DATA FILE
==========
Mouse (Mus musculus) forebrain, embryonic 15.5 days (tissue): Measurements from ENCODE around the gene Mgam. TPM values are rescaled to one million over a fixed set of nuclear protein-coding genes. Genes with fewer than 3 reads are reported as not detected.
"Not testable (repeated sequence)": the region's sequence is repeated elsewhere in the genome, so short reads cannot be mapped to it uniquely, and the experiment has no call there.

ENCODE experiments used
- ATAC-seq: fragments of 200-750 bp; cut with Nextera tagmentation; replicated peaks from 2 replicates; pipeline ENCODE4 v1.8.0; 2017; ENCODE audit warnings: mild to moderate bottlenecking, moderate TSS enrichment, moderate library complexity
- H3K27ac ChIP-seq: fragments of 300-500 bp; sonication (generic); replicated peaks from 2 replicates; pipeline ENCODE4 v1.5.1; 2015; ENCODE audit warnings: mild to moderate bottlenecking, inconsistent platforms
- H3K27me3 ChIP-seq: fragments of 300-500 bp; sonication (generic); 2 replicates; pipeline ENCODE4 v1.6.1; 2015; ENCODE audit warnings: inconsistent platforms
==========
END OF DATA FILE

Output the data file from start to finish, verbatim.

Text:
Mouse (Mus musculus) forebrain, embryonic 15.5 days (tissue): Measurements from ENCODE around the gene Mgam. TPM values are rescaled to one million over a fixed set of nuclear protein-coding genes. Genes with fewer than 3 reads are reported as not detected.
"Not testable (repeated sequence)": the region's sequence is repeated elsewhere in the genome, so short reads cannot be mapped to it uniquely, and the experiment has no call there.

ENCODE experiments used
- ATAC-seq: fragments of 200-750 bp; cut with Nextera tagmentation; replicated peaks from 2 replicates; pipeline ENCODE4 v1.8.0; 2017; ENCODE audit warnings: mild to moderate bottlenecking, moderate TSS enrichment, moderate library complexity
- H3K27ac ChIP-seq: fragments of 300-500 bp; sonication (generic); replicated peaks from 2 replicates; pipeline ENCODE4 v1.5.1; 2015; ENCODE audit warnings: mild to moderate bottlenecking, inconsistent platforms
- H3K27me3 ChIP-seq: fragments of 300-500 bp; sonication (generic); 2 replicates; pipeline ENCODE4 v1.6.1; 2015; ENCODE audit warnings: inconsistent platforms